That was a dysfunctional franchise, too. Constantly changed coaches. Angry fans, many of whom old enough to remember what a truly great quarterback looked like. Once, Smith required shoulder surgery and lost an entire season because the team doctor left a wire inside before stitching him up.
When Harbaugh finally brought some order and competence, Smith thrived.
In 2011, he threw the fewest interceptions in the league and the 49ers were a fluky special-teams turnover from reaching the Super Bowl. The next year, he was leading the league in completion percentage and passer rating when he suffered a concussion in the 49ers’ ninth game.
Kaepernick took over, and when Smith passed the concussion tests, Harbaugh stuck with Kaepernick. The 49ers lost the Super Bowl when Kaepernick, down five points, threw three consecutive incompletions from the 5-yard line late in the fourth quarter.
Kansas City was supposed to be a fresh start for Smith, and in most ways, it has been. New contract. New coaches. New teammates. But by now, he’s as familiar here as summer road construction, and to many, just as fun.
Smith’s strengths as a quarterback have always been in the subtleties. Accuracy, decisions, avoiding mistakes. Eating it on third down to punt will never be a popular move in the stadium, but if the alternative is an interception, it’s smart. These are the margins in which Smith typically operates.
His hand-picked successor, meanwhile, operates in the spectacular, with throws that Smith is simply unable to even consider making but a rawness that he still must leave behind. In other words, Mahomes is talented enough that some fans will scream for him at Smith’s first three-and-out, and green enough that the coaches hope they don’t have to play him for at least a year.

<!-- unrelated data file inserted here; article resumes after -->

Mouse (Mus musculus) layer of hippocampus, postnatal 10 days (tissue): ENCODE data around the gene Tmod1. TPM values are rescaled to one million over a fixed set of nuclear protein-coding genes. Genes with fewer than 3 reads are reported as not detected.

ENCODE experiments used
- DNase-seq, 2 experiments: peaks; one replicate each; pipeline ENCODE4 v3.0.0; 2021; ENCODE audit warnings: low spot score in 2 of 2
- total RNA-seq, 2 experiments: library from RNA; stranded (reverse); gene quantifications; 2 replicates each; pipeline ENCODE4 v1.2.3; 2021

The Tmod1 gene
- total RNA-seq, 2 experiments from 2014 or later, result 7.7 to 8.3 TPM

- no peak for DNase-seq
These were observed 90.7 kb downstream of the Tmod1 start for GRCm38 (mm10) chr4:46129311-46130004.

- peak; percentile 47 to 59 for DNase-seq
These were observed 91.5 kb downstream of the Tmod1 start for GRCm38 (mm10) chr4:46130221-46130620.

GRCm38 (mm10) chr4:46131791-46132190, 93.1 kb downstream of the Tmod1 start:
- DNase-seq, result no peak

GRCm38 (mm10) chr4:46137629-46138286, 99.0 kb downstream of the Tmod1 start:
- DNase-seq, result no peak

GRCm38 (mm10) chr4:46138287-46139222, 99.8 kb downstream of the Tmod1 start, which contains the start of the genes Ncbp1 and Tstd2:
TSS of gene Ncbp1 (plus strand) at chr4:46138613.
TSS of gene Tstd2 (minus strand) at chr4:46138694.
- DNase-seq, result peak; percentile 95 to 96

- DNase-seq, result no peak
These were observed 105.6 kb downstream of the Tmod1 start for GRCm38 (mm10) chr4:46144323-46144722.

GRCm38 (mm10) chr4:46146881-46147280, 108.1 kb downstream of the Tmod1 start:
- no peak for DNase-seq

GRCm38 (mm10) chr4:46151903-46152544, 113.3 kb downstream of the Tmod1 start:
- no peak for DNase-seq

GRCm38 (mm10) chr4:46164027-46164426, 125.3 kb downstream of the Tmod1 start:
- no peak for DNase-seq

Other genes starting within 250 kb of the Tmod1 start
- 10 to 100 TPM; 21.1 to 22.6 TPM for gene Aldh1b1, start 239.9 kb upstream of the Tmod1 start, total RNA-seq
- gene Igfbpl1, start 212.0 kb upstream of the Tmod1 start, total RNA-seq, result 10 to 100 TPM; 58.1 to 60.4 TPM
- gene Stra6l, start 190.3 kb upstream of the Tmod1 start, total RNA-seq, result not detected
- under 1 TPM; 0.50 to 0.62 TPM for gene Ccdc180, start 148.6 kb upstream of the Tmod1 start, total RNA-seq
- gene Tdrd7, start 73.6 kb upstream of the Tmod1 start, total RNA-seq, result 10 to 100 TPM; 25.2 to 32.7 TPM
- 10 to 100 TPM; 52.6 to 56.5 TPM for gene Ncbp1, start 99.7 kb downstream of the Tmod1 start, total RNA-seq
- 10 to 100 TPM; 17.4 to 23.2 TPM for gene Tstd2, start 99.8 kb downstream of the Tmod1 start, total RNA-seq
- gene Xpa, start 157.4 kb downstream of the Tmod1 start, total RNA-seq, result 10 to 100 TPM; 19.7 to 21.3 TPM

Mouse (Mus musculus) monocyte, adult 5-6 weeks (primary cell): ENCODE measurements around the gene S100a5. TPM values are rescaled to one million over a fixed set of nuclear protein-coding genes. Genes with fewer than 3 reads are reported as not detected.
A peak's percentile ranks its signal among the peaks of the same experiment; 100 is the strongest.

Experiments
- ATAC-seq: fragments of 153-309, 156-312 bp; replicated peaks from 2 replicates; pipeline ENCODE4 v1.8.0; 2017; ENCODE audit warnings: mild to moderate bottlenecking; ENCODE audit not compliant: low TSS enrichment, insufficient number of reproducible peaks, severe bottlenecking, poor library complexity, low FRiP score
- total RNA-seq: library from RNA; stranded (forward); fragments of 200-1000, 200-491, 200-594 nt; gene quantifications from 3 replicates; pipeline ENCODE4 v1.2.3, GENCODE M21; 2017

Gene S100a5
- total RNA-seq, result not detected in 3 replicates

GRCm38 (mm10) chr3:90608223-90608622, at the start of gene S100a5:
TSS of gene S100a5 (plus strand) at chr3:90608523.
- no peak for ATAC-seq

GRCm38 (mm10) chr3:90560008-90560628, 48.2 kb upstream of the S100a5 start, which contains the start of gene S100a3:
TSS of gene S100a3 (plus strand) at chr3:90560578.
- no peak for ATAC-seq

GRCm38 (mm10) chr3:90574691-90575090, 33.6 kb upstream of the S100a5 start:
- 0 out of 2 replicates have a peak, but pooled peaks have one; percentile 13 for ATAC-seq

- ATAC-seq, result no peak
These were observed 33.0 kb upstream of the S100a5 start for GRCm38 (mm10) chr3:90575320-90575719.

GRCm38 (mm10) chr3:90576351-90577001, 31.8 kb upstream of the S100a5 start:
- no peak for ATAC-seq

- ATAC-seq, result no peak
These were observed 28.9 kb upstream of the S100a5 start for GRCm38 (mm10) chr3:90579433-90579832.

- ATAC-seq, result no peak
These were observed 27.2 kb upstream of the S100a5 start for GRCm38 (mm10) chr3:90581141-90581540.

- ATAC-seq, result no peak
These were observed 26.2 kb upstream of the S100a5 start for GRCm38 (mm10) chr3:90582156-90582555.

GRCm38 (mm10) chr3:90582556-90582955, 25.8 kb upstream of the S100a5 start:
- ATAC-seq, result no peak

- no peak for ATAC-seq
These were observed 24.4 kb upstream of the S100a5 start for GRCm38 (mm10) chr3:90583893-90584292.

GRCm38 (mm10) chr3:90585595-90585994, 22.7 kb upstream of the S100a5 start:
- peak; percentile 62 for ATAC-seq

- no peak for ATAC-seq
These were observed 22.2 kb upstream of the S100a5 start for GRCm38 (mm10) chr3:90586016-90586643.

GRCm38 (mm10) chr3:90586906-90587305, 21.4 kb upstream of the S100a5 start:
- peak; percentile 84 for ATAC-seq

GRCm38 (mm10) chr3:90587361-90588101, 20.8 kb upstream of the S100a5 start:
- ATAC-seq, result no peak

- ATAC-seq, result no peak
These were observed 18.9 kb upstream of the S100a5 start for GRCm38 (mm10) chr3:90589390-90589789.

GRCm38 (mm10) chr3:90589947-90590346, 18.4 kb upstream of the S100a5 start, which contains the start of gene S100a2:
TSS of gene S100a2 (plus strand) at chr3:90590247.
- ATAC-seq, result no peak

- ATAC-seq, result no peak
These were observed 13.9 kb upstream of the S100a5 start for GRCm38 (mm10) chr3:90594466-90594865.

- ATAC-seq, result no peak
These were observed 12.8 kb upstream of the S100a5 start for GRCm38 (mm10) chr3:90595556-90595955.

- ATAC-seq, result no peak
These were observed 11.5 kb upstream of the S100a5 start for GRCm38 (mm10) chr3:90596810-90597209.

Smith’s existence, then, is essentially a machine for outside noise with the volume turned to 12. Smith can remember seasons he lost control in part because he was listening too much to things that didn’t matter. Tried to be someone he was not, or at least wasn’t yet.
He and many inside the organization have a catchphrase for this. They constantly talk about focusing on “what’s real,” and ignoring the rest.
“Both,” he said when asked if he had to succeed or fail to understand it. “You have to have some skins on the wall to earn that. I took my lumps early, and then by the time I had a little success in the middle of my career, that’s the switch. I felt like I earned it a little bit, and a little more confident. I’d been through so much. I was confident that those experiences, you learn from it all.”
Part of that is living a sort of 1990s life. No social media. In the car, it’s NPR. He has the Wall Street Journal app on his phone, and he’ll use ESPN to check golf or baseball or soccer scores. Pro Football talk is his headline feed for NFL news, which is how he heard about Tannehill before his wife, but he swears he’s never Googled his name or anything about the Chiefs.
This is a learned skill, the suppression of curiosity. The discipline to not check what people are saying about you is a very different thing than the apathy toward criticism that most athletes and coaches claim.
Smith isn’t saying he doesn’t care. In some ways, it’s the opposite. He’s saying that he does care, and if he heard the noise, would care too much to do his job effectively. NPR can be more than informative. It can be essential.
“The guys always make fun of me for it,” Smith said. “I’m coming in, talking about, ‘There’s this study that just came out...’ But that’s it. That’s all I listen to.”
Beats hearing about himself, and what he’s doing wrong.
“I’m totally OK not knowing any of it,” he said. “I sleep easy.”